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ATO cautions on deeds, outlines 12-month focus areas

Miranda Brownlee
14 July 2015 — 1 minute read

The ATO has drawn attention to a “surprising” number of outdated trust deeds which prevent members from establishing pensions and to its SMSF compliance program for the next 12 months.

Speaking at the CPA SMSF conference in Sydney last week, Kasey MacFarlane – the ATO's assistant commissioner, SMSF segment, superannuation – said one of the key considerations that needs to be made by practitioners when establishing a pension is whether or not the terms of the fund’s trust deed allow for the establishment of a certain type of pension.

“We’re still surprised how many older [trust] deeds we see which don’t provide for recent changes to legislation and sometimes even prohibit certain types of income streams that are otherwise now permissible by legislation,” said Ms MacFarlane.


“A particular example that comes to mind is transition-to-retirement (TRIS) pensions.”

She also stressed the importance of SMSF trustees correctly determining the value of assets that will support a pension, ensuring they reflect market value.

“Getting the valuation right ensures that trustees will not be at risk of miscalculating the required annual minimum pension drawdown for the member(s) which impacts on an SMSF’s ability to claim exempt current pension income (ECPI),” she said.

“[There can be] significant income tax consequences if minimum drawdowns are incorrectly calculated.”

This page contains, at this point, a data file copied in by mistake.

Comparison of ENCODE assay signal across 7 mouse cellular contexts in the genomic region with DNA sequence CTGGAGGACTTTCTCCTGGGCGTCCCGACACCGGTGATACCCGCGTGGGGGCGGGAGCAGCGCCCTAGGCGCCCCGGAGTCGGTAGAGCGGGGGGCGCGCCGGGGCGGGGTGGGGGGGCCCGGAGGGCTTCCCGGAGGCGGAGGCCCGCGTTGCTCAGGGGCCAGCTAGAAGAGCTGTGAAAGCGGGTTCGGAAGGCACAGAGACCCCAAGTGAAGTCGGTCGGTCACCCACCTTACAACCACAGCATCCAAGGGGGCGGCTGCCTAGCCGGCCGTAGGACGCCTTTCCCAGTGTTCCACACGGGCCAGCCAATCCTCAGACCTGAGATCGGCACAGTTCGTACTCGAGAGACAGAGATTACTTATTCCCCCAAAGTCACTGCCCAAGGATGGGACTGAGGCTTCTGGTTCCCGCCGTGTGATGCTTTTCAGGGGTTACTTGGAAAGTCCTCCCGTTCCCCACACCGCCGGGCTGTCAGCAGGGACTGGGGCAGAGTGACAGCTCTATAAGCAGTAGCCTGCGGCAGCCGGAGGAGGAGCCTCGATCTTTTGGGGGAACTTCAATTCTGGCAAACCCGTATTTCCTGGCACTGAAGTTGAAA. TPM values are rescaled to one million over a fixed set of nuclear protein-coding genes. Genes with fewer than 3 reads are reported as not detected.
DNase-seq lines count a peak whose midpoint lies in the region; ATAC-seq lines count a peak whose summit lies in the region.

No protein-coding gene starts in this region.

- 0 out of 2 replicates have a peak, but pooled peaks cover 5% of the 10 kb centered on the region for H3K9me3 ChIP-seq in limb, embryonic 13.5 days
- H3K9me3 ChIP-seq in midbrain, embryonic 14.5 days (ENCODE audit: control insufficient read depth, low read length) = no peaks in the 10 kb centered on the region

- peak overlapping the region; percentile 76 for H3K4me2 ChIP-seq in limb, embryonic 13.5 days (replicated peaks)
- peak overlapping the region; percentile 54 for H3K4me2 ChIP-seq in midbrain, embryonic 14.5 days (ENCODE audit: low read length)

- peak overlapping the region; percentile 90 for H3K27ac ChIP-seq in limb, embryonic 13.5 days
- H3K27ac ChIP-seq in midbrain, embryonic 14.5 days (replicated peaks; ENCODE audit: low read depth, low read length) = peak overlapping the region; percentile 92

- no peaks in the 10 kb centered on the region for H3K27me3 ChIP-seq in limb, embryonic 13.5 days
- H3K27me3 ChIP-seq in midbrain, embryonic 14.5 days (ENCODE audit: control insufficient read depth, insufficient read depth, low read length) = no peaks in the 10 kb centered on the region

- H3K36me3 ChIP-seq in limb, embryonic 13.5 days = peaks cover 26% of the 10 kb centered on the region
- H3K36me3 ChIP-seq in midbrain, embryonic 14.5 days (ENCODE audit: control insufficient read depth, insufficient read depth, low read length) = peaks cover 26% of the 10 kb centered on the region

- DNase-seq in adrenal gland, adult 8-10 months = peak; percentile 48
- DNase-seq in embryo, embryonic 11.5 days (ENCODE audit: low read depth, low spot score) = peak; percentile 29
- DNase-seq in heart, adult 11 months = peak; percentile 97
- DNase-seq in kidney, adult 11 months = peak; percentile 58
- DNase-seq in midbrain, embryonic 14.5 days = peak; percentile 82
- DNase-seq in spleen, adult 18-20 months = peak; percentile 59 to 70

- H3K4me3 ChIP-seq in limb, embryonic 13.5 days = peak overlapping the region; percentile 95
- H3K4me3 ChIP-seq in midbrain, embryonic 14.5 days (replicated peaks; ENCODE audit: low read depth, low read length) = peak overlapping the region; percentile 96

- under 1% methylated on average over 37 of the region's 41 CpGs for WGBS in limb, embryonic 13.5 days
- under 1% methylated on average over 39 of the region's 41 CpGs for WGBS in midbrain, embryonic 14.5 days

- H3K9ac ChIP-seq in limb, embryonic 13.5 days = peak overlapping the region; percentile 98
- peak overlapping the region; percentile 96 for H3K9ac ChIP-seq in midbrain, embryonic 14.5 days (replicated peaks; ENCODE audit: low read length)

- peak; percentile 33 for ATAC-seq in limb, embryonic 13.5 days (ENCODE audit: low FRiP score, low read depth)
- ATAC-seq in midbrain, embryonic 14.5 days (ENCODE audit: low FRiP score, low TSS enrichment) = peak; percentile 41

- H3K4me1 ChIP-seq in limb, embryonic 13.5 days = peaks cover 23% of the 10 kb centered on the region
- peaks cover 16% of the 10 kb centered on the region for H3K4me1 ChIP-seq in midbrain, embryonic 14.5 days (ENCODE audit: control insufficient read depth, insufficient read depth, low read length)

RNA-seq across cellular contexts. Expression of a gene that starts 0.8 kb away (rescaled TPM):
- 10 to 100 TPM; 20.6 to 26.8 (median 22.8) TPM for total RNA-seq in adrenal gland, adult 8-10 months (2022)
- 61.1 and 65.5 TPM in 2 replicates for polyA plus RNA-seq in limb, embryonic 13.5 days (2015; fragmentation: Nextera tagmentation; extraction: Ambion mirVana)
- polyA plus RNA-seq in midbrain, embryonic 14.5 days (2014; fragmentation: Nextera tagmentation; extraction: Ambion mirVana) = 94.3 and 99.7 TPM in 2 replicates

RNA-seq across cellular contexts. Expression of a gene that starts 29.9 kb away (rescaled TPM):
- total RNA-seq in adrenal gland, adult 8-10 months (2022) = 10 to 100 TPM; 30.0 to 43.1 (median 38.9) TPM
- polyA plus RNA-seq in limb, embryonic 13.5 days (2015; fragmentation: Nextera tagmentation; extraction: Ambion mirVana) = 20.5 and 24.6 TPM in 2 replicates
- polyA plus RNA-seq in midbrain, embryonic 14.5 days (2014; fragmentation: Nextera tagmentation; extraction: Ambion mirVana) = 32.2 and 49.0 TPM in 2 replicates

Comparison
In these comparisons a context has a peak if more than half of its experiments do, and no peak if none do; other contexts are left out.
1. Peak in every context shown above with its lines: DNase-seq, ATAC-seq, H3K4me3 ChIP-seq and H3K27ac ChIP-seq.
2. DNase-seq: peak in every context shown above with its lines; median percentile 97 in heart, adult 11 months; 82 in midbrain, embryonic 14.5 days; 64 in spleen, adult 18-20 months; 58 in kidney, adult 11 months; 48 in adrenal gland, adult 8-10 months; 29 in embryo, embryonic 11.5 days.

She also discussed some of the other focus areas for the ATO over the next 12 months.

“We’ll be looking at circumstances where they are inexplicable and significant [as well as] out-of-pattern changes in an SMSF’s assets or income,” she said.

The ATO will also be looking at related-party transactions or arrangements that appear to be on non-commercial terms and limited recourse borrowing arrangement loans that have been incorrectly structured.

Another area of focus, Ms MacFarlane said, is the promotion of arrangements that seek to gain a present day benefit for the member, including housing benefits, cosmetic surgery and holidays.

“All of those issues are potential indicators that an SMSF may not be being used for the sole purpose of providing retirement benefits for your members,” she said

“It’s important to keep in mind that ultimately all of the obligations that apply to SMSFs are designed to protect and guard SMSFs and members' retirement savings and income.”

Miranda Brownlee

Miranda Brownlee


Miranda Brownlee is the deputy editor of SMSF Adviser, which is the leading source of news, strategy and educational content for professionals working in the SMSF sector.

Since joining the team in 2014, Miranda has been responsible for breaking some of the biggest superannuation stories in Australia, and has reported extensively on technical strategy and legislative updates. Miranda has also directed SMSF Adviser's print publication for several years. 

Miranda also has broad business and financial services reporting experience, having written for titles including Investor Daily, ifa and Accountants Daily.

You can email Miranda on: This email address is being protected from spambots. You need JavaScript enabled to view it.

ATO cautions on deeds, outlines 12-month focus areas
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